Roger Ng – Goldman’s Fall Guy Finally Brought To Court?

It is disheartening to see that the one person who has ended up facing trial over 1MDB in the USA from Goldman Sachs is the sole Malaysian and practically the lowliest person involved at the bank. He faces 20 years if found guilty of the fraud, whilst his bonus rich multi-millionaire bosses have either taken their retirement or partied their way out of trouble.

Yes, Ng was a link man, known to be ‘politically well connected‘ in Malaysia. Having been hired from Deutsche Bank it was he who plainly provided crucial contacts for the German/American banker Tim Leissner as he sought to build relations with the corrupted political elite in Malaysia to pull his preposterous deals.

However, if Ng made an alleged $35 million from the $5 billion theft then his immediate boss made far more, creaming at least $100 million in backhanders according to the indictments Leissner has already pled guilty to. Yet it is Leissner who has stayed free in return, it would seem, for agreeing to give evidence against Ng at this trial.

If Ng is the fall guy, which is his contention, then he clearly will not be the first to claim so in connection with this bank and in the history of prosecutions for white collar crime on Wall Street. He may or may not be guilty of a knowing part in this conspiracy, which the jury will decide, but it is clear that as a lowly operator in far flung Malaysia it is inconceivable he could have pulled off this outrage on his own.

Goldman Sachs signed this deal at the very top following a meeting in New York between its CEO, Najib and Jho Low. Leissner and Ng were the local agents but between themselves and the decision to sign off on the $6.5 billion dollars worth of loans was an entire banking structure of compliance and a hierarchy of supposed oversight.

The best insight into how every alleged due diligence stage and departments worth of checkers and scrutinisers were swept aside, including the very top officer of the bank in Asia allegedly squeezed from his post, can be gained from reading the shareholder complaint lodged against the bank in 2019.

Despite warnings and cautions at every stage and glaring red flags against a government controlled company that was pressing to raise bond after bond for vague projects that were barely embarked on before more money was being required, the big boys at the top of Goldman ignored it all and went for the massive (and suspicious) profit margins this cosy un-tendered arrangement offered.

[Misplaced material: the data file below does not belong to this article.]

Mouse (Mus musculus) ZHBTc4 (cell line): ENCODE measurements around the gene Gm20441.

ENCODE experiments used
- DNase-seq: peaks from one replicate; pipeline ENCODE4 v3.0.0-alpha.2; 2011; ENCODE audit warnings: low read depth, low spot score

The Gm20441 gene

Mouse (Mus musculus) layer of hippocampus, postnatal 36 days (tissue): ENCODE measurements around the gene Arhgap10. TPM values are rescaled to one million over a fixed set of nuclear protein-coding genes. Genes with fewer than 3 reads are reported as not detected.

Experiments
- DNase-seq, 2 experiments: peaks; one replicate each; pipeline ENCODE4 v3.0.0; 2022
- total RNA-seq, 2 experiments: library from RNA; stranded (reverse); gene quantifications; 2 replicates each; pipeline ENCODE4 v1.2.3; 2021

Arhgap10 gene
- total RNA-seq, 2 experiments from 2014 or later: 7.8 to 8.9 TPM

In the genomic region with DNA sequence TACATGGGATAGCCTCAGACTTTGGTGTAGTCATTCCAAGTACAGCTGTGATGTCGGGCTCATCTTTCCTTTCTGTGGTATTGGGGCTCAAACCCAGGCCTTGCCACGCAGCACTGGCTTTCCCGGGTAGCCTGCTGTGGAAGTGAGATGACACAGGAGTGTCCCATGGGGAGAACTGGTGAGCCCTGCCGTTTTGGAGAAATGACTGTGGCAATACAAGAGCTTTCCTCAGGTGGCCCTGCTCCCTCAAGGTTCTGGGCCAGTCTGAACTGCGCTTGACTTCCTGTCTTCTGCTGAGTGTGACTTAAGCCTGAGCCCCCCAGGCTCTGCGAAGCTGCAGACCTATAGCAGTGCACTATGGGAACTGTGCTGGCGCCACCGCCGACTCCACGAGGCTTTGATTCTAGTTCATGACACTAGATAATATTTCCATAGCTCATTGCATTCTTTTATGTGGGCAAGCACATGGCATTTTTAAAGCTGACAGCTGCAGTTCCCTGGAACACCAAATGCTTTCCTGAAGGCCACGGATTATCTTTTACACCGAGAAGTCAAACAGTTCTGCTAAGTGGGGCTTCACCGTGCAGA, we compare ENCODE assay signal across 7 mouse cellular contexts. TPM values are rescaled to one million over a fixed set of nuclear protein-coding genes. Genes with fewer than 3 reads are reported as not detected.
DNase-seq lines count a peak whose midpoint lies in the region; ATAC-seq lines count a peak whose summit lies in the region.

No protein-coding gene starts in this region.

The bank itself gained over $600 million in fees on top of the ludicrous rates of interest that were being charged. And whilst Leissner and Ng plucked backhanders directly from the borrowed money that was then immediately channelled into blatantly bogus off-shore companies and stolen, the rest of the Goldman hierarchy divided the loot in the form of record bonuses from the outrageous commission which spelt criminal intent plainly for all to see.

Yet, now that the facts have been laid bare for all to see and the Prime Minister who authorised it all found guilty, the only banker to find himself up for trial is the lowly Roger Ng.

It has cost Goldman Sach’s shareholders nearly $9 billion in total fines, but in return the US authorities have suspended prosecutions against the bank and the Malaysian coup government has dropped the cases brought by its elected predecessor against 17 of the banks employees (many of whom had received millions in bonuses in places like London for their role in ‘overseeing’ the record deal).

Having once again caused billions of dollars worth of damage to other people’s pension funds, savings and the overall economy, thanks to their disgraceful private greed these self-proclaimed ‘Masters of the Universe’ (otherwise to be known as cowboy conmen) have been given a criminal pass once more.

Roger Ng will be challenged to prove himself a hero or a good guy in this drama (which is his defence).  However it is hard not to conclude that his is the show trial to placate the fury over yet another fraudulent banking scam on the part of America’s most powerful bank ending with the lot of them getting off scot free.

Ng has waited for two years to have his moment in court on the other hand. He may have been at the bottom of the pile in this hierarchy of white collar corruption, but he will know exactly what was going on. Perhaps, he will decide that if he is to take the rap it is time to let the world know just how high this scandal went and who was responsible for over-ruling the oversight and managers who cautioned against doing deals with Najib and Jho Low.

Between them, Leissner and Ng could shake the foundations of a bank that deserves nothing less.

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